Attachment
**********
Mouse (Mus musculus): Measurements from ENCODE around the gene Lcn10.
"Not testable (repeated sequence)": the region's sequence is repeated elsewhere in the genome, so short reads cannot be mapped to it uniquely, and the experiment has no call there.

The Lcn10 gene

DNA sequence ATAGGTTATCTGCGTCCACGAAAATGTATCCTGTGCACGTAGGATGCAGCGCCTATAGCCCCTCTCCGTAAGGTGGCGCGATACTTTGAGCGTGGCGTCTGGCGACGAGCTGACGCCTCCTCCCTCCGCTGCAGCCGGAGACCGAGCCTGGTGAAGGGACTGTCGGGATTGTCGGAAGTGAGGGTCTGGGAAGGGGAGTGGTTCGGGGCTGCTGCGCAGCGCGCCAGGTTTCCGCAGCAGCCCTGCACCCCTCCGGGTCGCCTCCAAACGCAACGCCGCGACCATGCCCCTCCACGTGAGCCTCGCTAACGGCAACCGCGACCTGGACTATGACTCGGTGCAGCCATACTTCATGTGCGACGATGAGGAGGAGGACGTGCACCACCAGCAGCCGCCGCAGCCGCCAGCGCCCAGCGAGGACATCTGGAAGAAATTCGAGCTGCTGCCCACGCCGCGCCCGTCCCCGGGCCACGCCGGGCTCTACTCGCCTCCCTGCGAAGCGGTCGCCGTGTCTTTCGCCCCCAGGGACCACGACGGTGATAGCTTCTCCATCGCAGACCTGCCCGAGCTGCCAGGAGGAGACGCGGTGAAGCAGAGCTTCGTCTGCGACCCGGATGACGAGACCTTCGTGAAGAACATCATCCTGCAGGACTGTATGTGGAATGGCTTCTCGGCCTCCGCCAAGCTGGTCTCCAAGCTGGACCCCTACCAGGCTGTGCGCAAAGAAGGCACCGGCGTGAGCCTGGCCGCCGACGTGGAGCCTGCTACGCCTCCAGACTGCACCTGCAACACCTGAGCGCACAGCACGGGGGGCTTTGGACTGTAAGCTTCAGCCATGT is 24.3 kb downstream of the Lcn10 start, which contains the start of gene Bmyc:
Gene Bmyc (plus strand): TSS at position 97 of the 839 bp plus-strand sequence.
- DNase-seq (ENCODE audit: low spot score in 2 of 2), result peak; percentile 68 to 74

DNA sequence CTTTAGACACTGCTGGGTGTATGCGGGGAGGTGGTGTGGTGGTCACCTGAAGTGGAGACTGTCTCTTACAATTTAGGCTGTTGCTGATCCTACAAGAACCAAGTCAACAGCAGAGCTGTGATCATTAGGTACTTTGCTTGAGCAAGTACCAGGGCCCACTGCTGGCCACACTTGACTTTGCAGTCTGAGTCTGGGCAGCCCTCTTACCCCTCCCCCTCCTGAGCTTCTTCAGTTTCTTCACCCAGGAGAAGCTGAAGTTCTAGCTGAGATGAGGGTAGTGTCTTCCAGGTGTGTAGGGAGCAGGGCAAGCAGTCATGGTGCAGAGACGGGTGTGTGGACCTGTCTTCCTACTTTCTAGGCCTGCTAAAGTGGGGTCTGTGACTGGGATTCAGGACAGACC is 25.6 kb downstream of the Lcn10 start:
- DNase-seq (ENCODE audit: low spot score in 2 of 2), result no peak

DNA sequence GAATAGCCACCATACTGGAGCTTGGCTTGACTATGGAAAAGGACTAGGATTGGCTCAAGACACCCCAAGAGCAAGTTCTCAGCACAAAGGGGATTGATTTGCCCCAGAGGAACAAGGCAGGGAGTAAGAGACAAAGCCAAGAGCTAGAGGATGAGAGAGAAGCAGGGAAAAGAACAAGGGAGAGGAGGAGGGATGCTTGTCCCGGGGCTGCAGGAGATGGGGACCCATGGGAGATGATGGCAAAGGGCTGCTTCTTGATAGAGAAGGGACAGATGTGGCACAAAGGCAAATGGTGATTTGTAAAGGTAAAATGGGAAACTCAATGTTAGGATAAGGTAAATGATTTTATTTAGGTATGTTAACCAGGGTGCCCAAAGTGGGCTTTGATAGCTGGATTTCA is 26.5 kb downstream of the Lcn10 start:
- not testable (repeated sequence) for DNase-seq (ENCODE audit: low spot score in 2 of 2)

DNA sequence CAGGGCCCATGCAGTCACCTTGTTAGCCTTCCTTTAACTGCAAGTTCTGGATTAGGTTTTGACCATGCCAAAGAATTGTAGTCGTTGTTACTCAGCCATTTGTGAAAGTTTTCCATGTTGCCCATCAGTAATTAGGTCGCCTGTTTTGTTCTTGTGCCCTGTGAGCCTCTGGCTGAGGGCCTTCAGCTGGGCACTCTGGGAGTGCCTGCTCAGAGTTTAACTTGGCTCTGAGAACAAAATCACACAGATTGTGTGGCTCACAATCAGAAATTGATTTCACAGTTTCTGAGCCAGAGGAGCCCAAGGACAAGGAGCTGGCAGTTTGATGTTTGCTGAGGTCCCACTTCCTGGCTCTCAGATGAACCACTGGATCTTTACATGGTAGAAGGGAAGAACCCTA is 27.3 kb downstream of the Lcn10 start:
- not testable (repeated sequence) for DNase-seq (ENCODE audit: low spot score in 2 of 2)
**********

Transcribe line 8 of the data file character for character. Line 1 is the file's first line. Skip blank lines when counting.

- DNase-seq (ENCODE audit: low spot score in 2 of 2), result no peak